One image is of a happy little girl enjoying a carefree outing in 1934, the other is of a nonagenarian monarch in 2020, as stoic and graceful as ever.
It might not sound like there should be much to compare between these two photographs and yet they are remarkably similar - both portraying The Queen (then Princess Elizabeth) riding a pony in the grounds of Windsor Castle. At eight and 94 alike, she is dressed in a timelessly elegant equestrian look.
Keep calm and carry on riding. If The Queen did own a novelty tea towel, then I really wouldn’t be surprised if it bore this slogan.
Now that she is sheltering in Windsor for the foreseeable future as the Coronavirus remains a threat, Her Majesty is tasked with remaining a reassuring presence for the nation - and the world - despite being unable to make her usual public appearances.
Initially this issue was solved through two morale-boosting broadcasts, one to mark the 75th anniversary of V.E day and another to counsel that we ‘will meet again’ despite the lockdown measures. Now, The Queen and her courtiers will be searching for more subtle ways to keep her front of mind.
What better than a new image of Her Majesty enjoying one of her best-loved pursuits? It’s a balm to know that there is still some semblance of normality for our equine-mad monarch, but is there any sight more comforting, too, than seeing her in yet another jolly silk headscarf, as immaculately knotted in place as ever? In that pristine tweed blazer and spotless cream jodhpurs, too, is a message of an unerring dedication to keeping up appearances.
The Queen may have made brightly coloured coats with matching hats and Launer handbags into her public uniform, but she has an equally resolute approach to dressing for more private pursuits which has become just as, if not more, iconic. Via carefully selected photo opportunities, she has crafted an image which blends equestrian sophistication and British tradition, upholding those values in an ever-transforming world.
In the early years of her reign, the Queen’s riding look was often captured in fast motion - she was photographed cantering at Royal Ascot in 1961, that famous silk scarf slipping to the back of her head in the wind. It was a shared passion with her children, too. In 1975, she rode with Princess Anne - a talented rider herself who competed at the 1976 Montreal Olympics as part of the British Eventing team - in Ascot; notably, Anne is casually dressed in a padded jacket and baker boy cap while her mother remains immaculate in a blazer and silk scarf.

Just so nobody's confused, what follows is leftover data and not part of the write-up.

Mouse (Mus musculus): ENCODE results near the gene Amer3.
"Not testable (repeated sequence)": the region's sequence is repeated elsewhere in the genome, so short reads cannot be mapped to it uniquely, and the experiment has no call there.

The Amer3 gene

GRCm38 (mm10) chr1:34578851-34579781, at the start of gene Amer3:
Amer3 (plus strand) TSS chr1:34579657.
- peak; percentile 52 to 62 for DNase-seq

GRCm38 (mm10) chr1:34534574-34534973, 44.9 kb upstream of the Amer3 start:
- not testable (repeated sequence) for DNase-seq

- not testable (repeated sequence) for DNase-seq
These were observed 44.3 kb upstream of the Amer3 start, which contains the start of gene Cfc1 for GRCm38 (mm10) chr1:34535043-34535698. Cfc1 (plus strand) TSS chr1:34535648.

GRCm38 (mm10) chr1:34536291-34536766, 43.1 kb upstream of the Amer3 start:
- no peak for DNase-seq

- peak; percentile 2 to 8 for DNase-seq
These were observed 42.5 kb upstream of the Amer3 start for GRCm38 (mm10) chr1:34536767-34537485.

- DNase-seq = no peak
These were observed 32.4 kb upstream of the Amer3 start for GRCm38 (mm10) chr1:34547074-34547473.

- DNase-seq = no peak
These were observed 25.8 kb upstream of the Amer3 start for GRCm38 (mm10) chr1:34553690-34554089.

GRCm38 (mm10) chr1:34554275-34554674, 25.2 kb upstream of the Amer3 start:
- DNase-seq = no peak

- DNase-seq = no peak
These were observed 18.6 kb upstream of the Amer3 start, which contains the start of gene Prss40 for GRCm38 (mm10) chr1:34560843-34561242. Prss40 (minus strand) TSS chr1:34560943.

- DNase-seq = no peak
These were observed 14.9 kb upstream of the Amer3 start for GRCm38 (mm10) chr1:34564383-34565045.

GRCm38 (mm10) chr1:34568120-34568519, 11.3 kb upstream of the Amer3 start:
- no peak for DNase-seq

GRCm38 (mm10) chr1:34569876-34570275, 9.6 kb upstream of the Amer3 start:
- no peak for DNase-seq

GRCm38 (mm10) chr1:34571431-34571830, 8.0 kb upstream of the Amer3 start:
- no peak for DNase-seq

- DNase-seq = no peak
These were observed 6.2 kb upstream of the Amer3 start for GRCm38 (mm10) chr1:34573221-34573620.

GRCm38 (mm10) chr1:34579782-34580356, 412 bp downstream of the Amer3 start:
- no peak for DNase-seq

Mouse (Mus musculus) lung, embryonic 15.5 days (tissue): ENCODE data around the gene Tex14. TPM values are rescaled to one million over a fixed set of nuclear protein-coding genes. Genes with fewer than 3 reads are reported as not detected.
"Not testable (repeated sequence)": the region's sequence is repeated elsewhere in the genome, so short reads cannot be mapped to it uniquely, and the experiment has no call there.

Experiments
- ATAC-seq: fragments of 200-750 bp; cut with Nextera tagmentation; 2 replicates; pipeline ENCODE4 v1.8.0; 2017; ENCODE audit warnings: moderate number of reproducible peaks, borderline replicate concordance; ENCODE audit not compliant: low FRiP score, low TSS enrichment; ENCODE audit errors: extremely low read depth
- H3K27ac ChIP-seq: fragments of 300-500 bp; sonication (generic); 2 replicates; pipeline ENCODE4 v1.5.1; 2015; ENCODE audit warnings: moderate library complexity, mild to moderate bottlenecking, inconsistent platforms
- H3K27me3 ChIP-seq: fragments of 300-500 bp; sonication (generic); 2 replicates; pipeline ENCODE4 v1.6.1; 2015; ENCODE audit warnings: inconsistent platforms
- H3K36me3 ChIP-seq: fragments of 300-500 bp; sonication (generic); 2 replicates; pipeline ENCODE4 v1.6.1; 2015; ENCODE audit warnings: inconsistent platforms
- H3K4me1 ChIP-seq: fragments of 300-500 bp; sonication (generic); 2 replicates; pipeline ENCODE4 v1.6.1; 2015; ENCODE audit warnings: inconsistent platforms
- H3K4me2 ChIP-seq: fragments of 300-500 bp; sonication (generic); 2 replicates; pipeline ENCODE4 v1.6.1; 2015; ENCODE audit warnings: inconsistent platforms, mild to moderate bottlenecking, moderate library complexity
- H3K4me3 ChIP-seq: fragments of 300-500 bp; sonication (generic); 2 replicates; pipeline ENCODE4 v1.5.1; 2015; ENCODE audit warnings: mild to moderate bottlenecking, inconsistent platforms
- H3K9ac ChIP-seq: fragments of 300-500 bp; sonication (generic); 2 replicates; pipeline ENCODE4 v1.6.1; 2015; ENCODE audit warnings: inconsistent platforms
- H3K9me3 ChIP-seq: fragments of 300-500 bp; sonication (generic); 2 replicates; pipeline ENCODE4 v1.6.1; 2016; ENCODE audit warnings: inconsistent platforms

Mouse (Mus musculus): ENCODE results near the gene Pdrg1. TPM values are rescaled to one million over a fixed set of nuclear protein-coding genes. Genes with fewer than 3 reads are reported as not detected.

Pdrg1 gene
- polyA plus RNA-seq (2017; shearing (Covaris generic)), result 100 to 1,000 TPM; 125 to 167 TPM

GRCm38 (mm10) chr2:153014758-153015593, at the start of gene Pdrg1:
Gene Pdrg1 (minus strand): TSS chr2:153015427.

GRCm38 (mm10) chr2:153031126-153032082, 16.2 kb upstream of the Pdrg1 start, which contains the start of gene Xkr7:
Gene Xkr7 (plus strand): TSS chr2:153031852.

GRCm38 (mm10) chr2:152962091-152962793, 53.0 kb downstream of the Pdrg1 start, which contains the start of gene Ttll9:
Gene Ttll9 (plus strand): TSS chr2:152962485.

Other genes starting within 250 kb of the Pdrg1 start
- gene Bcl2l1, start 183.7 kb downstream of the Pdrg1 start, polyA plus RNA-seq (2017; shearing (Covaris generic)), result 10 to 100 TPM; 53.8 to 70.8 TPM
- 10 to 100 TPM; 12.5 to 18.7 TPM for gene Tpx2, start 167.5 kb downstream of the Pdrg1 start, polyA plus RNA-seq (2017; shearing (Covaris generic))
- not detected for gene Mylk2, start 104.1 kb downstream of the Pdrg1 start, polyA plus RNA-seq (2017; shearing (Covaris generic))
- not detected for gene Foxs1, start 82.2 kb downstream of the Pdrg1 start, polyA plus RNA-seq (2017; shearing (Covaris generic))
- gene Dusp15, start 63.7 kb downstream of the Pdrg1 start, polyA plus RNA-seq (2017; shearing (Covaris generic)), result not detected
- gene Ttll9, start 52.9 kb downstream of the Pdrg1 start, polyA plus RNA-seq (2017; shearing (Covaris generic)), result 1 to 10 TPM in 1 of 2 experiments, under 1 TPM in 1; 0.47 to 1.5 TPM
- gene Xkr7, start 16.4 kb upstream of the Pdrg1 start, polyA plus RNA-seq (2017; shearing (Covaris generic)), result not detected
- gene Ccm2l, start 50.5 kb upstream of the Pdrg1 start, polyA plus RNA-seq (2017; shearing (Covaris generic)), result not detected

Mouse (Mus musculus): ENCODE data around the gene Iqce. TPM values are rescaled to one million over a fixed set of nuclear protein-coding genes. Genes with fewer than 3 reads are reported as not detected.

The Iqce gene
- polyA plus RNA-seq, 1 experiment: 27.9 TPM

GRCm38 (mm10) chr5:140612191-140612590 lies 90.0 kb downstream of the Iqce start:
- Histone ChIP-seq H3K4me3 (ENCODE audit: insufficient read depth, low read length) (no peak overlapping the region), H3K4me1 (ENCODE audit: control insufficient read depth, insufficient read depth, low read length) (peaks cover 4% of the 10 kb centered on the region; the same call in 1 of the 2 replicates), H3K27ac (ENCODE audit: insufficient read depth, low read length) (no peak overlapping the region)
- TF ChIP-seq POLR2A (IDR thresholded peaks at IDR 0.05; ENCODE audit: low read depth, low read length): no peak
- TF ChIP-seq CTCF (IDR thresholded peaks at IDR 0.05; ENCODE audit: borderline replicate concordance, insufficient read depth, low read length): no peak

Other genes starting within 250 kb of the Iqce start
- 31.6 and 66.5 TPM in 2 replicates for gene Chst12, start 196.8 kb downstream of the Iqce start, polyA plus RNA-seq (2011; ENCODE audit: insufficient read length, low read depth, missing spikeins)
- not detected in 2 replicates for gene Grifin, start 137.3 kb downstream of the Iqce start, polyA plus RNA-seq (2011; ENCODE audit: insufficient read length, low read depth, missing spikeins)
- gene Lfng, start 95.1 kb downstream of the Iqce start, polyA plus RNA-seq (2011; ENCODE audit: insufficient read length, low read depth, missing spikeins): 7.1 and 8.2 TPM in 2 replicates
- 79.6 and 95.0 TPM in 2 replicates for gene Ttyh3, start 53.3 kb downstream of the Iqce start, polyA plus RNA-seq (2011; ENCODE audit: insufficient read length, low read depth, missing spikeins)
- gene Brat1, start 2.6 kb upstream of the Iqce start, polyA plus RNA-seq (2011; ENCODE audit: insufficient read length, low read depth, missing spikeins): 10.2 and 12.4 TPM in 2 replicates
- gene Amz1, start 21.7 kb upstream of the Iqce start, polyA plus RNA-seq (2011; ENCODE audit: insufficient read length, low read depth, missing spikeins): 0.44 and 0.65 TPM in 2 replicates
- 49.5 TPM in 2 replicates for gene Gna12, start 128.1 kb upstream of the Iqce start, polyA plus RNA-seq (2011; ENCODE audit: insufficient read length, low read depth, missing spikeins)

In 1971, Patrick Lichfield took a series of portraits of The Queen, Prince Philip and their family to mark the couple’s 25th wedding anniversary in 1972. Naturally, this involved Her Majesty in all her equestrian glory, wearing a saffron-edge scarf with a matching shirt.
The Queen gave her beloved riding attire a turn on the world stage in 1982 when she was pictured riding with US President Ronald Reagan, both leaders dressed in matching long riding boots, jodhpurs and blazers, the Queen’s ensemble softened by a powder pink silk headscarf.
Indeed, it is via those headscarves that The Queen asserts spark and individuality whenever she wears them with the rest of her equestrian get-up. Often opting for designs by French luxury maison Hermes, Her Majesty’s collection spans pretty floral designs, novelty corgi-emblazoned options and abstract art prints.
In this latest example of equestrian chic, there is a message in her choice of headscarf. The fuchsia design incorporates different jockey silks - a timely nod to her private passion for horse racing and breeding (The Racing Post is said to be the first newspaper she reads each day and she has bred hundreds of racehorses over the years), given that the picture was released the day before racing was allowed to resume in the UK and at the beginning of June, the month in which some of her best-loved race meetings including the Epsom Derby and Royal Ascot take place.
Whether you share The Queen’s love for racing or not, the sight of her as classically elegant as ever atop her pony is a joy to behold.